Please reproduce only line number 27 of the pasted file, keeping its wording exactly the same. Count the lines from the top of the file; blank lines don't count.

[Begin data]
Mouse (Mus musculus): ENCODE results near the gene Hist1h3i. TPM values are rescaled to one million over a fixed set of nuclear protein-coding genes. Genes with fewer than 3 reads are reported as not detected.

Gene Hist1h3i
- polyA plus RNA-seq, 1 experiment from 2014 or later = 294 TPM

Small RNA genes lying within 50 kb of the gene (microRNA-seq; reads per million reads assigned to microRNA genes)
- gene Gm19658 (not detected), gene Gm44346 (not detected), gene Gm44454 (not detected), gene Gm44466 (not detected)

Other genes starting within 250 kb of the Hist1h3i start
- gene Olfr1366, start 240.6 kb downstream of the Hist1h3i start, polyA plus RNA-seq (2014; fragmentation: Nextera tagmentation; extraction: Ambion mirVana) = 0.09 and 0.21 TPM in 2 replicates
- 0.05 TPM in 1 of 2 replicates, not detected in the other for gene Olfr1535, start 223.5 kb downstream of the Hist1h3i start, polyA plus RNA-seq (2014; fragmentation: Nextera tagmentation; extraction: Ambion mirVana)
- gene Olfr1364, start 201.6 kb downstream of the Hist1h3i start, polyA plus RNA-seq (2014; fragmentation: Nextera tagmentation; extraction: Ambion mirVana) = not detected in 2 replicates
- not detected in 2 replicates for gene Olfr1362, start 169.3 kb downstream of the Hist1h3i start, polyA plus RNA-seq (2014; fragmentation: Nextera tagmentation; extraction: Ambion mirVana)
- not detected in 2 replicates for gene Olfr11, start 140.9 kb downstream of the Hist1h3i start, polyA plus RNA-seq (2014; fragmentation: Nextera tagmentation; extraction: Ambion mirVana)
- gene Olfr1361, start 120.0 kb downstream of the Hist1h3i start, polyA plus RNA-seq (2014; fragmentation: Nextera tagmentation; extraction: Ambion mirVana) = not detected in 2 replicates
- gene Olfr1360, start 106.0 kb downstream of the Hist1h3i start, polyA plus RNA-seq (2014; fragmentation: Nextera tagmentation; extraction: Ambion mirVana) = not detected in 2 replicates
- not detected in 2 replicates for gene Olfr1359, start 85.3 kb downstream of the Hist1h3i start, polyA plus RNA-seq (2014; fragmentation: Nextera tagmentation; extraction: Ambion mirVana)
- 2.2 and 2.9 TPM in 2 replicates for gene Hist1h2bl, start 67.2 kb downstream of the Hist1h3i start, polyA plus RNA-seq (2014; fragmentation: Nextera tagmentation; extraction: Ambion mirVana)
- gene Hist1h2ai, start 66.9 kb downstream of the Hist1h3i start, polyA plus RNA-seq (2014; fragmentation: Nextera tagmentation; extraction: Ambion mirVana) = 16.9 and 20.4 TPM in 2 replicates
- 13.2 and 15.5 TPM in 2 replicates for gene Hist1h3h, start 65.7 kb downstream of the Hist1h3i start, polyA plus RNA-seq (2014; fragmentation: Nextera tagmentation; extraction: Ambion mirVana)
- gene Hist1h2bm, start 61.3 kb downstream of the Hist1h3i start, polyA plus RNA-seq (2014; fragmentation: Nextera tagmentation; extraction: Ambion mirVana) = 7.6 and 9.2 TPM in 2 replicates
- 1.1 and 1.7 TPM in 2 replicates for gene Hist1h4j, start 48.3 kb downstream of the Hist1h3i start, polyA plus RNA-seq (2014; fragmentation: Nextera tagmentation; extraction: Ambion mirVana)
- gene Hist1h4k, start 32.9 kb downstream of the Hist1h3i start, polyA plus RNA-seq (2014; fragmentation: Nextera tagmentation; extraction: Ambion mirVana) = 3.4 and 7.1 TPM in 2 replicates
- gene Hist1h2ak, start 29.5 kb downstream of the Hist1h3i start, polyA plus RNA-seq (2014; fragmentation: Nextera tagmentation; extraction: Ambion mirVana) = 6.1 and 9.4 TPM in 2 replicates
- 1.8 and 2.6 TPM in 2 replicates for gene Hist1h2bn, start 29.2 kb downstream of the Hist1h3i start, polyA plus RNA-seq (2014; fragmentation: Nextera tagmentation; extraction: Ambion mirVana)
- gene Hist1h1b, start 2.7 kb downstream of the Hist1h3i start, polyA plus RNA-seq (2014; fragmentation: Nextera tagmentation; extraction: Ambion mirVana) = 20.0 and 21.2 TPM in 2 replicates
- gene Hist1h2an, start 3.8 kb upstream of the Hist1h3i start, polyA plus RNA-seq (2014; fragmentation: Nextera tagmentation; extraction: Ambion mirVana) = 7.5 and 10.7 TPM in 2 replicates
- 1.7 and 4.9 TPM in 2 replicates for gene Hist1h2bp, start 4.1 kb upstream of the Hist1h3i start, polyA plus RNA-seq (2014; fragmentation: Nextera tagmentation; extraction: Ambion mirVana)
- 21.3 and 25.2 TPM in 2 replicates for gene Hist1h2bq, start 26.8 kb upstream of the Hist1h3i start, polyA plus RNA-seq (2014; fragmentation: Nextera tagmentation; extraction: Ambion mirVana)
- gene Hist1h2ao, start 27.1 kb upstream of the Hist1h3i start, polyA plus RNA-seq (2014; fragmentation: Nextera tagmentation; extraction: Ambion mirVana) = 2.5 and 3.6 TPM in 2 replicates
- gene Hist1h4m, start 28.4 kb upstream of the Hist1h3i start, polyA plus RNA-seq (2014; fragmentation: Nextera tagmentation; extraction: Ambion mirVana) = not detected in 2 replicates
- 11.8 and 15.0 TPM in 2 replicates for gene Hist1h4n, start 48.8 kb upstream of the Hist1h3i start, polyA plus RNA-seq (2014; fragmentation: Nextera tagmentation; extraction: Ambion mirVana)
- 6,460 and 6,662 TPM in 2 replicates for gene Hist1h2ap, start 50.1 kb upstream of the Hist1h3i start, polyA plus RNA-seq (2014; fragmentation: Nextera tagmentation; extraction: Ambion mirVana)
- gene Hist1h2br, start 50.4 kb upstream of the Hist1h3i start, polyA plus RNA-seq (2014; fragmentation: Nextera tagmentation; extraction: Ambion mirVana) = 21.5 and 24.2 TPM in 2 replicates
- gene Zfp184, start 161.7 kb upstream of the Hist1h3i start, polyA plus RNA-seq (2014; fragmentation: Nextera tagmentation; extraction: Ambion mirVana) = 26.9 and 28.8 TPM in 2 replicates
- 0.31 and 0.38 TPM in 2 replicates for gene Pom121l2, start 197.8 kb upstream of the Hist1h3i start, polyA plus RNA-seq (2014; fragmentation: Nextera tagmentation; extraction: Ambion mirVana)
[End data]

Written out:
- gene Hist1h2ao, start 27.1 kb upstream of the Hist1h3i start, polyA plus RNA-seq (2014; fragmentation: Nextera tagmentation; extraction: Ambion mirVana) = 2.5 and 3.6 TPM in 2 replicates